Last year, I took Kelly down to the Minneapolis Aquatennial’s Milk Carton Boat Races and Sand Castle Competition. It was a hot, sunny day…but she was won over by the wonderfully executed sand castles and made me promise we’d do it this year.
Well, low and behold she actually remembered this pledge…and when the time came around she began asking about it. Between the weather forecast (hot hot and muggy again!) and her being diagnosed with strep on Friday, it seemed that our participation was in doubt. Nevertheless, Kelly persevered and exclaimed that nothing would keep her from the 10 by 10 foot square of beachfront property. This left us on Saturday night with a will, but no plan or way.
We eventually decided we’d attempt a fun sand sculpture first, since sand castles just seemed too simple for this rookie bunch of sand artists! We thought we’d attempt a 3-D Campbell’s Soup can…with a backup plan of doing a “Snail Crossing” kind of a funny and goofy still life/single-panel cartoon to go after the coveted “Giggle” award.
We arrived around 9:30 in the morning for the competition. (Scheduled working time from 10am - 2pm) Kelly chose spot 39, which put us in the middle of the beach. (Note for next year…make sure to arrive early to secure a spot down on the waterfront, rather than one row back!) Besides a quick shopping trip to Menards to pick up a shovel, some paintbrushes and some spray bottles, the rest of the tools we used today came from my apartment. We brought along:
- a spare colander for collecting pebbles/rocks
- straws and chopsticks to do detail work
- two buckets for water/tool transportation
- spade/pie slicer for trenching/trim work
- plastic forks/spoons/knives for decorating work
- a towel…’cause, well, you never know when you might need one!
At 10am, the lady with the bullhorn announced we could begin. You could tell the rookies from the veterans at this point…the veterans all went down to the water and thoroughly wetted down their square. They began piling up big mounds of sand, each approximately 20% higher than the final product was going to be, compacting down the sand every few inches with a big board and someone’s weight.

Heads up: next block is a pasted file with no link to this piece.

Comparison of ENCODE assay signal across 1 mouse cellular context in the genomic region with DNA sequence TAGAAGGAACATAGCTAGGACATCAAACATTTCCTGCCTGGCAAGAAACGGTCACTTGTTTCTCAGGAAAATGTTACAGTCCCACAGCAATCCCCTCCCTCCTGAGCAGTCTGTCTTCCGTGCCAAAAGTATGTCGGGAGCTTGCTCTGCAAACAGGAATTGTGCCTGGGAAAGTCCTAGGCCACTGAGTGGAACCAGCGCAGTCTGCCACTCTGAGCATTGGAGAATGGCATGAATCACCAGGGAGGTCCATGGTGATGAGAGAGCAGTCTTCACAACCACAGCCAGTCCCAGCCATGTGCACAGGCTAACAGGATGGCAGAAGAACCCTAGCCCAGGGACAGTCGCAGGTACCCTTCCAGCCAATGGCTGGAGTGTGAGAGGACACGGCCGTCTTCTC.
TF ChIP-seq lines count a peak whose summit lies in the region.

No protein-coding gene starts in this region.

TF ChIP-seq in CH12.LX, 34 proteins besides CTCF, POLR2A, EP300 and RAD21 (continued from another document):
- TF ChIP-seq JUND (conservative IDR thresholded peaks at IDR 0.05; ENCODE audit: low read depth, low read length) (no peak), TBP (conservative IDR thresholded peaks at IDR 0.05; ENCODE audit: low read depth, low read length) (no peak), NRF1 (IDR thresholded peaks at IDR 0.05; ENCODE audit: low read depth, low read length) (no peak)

We rookies sat around and plotted our plan for a moment before digging, wasting valuable “cool” time. Yes, not only were we battling the clock but the sun/temperature as well. I began shoveling a bunch of sand into a mount, which we thought we could form into a “soup can”-like shape. Things were going well…that is, until we decided he had enough height and started trimming away the excess to leave the cylindrical shape.
Right after we trimmed away about half the can, one whole side collapsed on us. Either we had too little or too much water in our sand…we went to plan B, the snails. Kelly began forming the pile of sand built up for the soup can into a big snail. I began to come up with ideas for the remainder of our square of beachfront…should we stick with a road/crossing visual joke, or go for something even goofier akin to a “Trojan Snail” idea. Just as Kelly was forming the snails head and finishing the spiral in the shell, the snail collapsed as well, leaving us with a mound of sand.
We continued to persevere…we had discussed many times that our “backup” plan would be a sea turtle. The mound of dirt wasn’t centered on the square…we’d still have to come up with something for the rest, but we set to work forming a gigantic shell. Before too long we had many passersby complimenting us on our turtle, which was the first good news we had all day.
As time clicked away, we worked quickly, albeit carefully on the turtle. I began doing the detail work on the turtle’s shell, making sure the pattern would not only look realistic, but also tessellate properly across the entire surface. Instead of drawing with the chopsticks, I quickly realized that it would be better to imprint the sand than carve it, so I fashioned a triangular stencil out of the straws we brought and pounded away. Kelly worked on the face, including quite a bit of time to get the eyes just right, and then did one flipper (which I used as a template for each of the remaining three flippers) and worked on the shell’s stonework.
We “finished” about 15 minutes before the end of the competition. Gave us time to clean up our area, do one last spray down of the turtle to avoid the sand drying out and get some photos. Judging then took place…and the awards ceremony was done around 2:45pm. We didn’t place, but we definitely had a great time and agreed we’d do it again.